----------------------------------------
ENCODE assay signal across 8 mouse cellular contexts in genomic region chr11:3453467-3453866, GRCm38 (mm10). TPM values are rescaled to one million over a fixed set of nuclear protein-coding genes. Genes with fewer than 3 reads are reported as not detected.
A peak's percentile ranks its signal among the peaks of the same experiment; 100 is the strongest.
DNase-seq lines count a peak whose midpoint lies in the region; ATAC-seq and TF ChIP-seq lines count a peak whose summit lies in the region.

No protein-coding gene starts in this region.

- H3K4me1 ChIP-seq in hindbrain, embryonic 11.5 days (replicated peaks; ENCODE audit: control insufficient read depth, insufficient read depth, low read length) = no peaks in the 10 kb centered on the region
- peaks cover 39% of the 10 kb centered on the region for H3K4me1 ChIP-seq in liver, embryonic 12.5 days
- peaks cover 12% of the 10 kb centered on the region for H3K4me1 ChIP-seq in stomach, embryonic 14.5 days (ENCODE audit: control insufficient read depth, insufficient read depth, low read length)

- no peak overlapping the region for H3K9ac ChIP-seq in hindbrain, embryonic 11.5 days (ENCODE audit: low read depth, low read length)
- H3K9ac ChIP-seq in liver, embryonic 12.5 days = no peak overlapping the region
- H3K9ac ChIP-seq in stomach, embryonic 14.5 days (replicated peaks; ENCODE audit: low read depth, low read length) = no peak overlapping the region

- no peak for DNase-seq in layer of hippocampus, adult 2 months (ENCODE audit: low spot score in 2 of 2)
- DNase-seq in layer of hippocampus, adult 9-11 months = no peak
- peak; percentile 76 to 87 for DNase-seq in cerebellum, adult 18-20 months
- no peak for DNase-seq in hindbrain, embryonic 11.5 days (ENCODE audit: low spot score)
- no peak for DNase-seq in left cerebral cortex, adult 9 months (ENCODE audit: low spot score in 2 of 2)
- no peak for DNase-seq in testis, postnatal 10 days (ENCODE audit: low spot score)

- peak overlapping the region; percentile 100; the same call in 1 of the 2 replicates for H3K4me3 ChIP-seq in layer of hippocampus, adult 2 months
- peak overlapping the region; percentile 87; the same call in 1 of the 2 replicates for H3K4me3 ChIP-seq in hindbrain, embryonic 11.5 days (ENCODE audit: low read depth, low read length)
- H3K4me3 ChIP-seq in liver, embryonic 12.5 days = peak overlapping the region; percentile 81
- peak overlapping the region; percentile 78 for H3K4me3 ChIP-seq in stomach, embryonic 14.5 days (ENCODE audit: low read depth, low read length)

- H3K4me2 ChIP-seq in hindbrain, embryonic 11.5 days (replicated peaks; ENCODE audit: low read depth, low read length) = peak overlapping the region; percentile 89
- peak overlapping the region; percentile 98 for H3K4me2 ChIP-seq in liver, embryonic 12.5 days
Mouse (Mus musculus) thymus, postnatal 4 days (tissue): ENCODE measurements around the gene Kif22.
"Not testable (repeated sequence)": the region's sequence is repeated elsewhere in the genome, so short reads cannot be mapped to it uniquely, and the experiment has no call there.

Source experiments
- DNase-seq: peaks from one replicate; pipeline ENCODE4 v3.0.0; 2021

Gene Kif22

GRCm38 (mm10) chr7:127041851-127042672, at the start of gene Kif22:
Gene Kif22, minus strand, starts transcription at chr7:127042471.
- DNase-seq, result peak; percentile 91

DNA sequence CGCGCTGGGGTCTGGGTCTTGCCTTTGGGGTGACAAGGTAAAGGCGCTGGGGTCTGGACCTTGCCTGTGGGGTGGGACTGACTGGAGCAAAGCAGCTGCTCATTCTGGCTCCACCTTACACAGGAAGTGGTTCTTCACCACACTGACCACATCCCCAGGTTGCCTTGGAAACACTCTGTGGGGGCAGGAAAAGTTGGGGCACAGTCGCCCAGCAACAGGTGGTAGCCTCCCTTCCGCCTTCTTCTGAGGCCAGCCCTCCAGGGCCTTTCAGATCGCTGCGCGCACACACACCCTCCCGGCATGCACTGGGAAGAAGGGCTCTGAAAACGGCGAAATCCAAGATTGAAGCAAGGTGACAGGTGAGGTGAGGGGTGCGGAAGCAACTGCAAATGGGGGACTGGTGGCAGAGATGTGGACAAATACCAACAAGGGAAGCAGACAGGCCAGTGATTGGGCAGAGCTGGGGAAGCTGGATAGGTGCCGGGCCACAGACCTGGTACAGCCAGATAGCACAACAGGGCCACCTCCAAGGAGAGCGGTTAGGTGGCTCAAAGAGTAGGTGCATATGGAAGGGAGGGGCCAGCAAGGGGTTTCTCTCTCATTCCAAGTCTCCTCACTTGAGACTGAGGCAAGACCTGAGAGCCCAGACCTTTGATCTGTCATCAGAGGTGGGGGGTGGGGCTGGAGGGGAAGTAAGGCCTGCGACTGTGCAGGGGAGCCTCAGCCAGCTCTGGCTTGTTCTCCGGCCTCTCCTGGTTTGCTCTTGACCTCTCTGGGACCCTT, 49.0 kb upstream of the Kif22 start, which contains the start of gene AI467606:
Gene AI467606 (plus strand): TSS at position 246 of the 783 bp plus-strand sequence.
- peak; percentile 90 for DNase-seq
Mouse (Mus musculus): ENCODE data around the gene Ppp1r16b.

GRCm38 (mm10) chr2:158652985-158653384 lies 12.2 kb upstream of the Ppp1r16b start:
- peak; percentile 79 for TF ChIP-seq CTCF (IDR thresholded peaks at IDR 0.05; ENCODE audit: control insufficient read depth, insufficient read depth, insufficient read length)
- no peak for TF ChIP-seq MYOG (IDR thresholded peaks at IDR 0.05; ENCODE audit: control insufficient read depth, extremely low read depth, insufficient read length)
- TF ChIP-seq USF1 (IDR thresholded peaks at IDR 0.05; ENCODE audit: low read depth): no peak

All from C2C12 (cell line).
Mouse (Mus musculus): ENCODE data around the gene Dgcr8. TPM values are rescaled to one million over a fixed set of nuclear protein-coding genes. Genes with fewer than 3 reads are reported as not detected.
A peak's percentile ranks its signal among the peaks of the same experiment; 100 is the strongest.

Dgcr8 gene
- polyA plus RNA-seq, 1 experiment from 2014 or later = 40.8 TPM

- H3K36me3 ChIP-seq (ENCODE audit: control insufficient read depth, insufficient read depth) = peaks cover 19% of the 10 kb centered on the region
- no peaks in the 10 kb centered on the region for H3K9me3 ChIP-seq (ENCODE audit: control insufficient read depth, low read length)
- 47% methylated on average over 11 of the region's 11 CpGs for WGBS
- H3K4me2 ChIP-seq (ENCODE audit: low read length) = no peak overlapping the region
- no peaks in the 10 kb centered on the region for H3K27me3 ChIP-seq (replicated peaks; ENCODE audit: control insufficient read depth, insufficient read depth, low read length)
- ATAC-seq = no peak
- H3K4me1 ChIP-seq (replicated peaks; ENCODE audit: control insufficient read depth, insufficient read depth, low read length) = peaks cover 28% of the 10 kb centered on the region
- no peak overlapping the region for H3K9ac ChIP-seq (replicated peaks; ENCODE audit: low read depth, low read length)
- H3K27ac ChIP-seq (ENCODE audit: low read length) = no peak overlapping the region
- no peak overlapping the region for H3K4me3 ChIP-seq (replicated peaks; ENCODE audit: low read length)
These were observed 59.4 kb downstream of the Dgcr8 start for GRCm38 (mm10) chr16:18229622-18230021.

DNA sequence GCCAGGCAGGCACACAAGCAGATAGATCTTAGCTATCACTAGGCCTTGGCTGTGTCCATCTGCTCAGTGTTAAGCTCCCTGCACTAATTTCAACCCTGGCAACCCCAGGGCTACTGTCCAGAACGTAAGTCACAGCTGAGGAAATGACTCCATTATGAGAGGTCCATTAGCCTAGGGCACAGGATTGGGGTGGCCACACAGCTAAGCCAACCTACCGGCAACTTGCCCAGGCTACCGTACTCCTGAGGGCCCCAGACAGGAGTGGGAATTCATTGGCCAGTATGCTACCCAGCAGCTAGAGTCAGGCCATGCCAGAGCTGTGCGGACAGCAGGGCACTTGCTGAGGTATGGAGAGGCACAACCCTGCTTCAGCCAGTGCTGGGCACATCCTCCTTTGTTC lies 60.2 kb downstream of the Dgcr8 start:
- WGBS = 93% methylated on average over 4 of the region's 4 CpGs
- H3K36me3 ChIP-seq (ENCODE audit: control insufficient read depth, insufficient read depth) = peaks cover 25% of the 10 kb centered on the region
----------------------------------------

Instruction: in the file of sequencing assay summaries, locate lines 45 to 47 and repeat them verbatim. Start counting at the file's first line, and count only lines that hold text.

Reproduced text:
- no peaks in the 10 kb centered on the region for H3K9me3 ChIP-seq (ENCODE audit: control insufficient read depth, low read length)
- 47% methylated on average over 11 of the region's 11 CpGs for WGBS
- H3K4me2 ChIP-seq (ENCODE audit: low read length) = no peak overlapping the region